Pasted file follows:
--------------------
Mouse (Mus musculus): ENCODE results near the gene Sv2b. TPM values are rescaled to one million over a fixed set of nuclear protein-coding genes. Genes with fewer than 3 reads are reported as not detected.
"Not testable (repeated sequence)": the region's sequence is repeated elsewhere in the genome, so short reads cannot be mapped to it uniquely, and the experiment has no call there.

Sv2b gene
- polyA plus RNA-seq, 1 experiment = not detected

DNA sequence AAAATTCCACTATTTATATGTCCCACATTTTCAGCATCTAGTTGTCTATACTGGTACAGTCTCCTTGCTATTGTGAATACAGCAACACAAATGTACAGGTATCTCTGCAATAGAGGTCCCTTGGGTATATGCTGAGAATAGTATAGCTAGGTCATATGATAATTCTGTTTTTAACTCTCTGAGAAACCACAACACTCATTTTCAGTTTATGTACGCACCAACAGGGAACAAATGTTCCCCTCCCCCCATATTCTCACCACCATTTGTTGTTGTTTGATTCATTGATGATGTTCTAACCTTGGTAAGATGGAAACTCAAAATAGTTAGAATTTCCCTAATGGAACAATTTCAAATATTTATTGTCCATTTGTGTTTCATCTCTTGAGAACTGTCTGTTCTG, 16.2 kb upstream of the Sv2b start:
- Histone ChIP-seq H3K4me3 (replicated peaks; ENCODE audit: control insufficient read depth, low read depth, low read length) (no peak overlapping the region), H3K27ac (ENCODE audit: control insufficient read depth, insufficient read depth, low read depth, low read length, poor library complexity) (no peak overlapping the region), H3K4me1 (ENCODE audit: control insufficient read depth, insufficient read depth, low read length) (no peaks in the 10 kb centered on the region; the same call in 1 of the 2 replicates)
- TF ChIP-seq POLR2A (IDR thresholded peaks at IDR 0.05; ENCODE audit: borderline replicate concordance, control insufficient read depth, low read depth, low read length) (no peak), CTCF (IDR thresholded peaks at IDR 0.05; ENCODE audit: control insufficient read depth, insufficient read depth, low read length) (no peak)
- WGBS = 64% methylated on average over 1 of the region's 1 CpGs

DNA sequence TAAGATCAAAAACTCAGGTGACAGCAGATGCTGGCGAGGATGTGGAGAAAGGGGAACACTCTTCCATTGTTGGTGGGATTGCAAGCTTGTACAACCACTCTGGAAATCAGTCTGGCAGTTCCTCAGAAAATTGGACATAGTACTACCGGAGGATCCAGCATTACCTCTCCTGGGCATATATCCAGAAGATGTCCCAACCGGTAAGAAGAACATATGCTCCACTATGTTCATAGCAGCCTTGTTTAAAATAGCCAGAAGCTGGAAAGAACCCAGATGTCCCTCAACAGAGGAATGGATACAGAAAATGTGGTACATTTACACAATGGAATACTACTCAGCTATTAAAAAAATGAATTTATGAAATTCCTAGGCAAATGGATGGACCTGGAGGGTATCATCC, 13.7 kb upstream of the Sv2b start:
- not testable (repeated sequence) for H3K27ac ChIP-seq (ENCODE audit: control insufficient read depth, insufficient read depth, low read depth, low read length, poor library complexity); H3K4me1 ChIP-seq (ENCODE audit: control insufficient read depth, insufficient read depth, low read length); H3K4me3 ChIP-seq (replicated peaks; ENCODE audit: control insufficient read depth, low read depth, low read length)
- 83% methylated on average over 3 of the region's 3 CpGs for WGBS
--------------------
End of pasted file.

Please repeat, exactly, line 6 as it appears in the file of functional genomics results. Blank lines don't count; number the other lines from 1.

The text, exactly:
- Histone ChIP-seq H3K4me3 (replicated peaks; ENCODE audit: control insufficient read depth, low read depth, low read length) (no peak overlapping the region), H3K27ac (ENCODE audit: control insufficient read depth, insufficient read depth, low read depth, low read length, poor library complexity) (no peak overlapping the region), H3K4me1 (ENCODE audit: control insufficient read depth, insufficient read depth, low read length) (no peaks in the 10 kb centered on the region; the same call in 1 of the 2 replicates)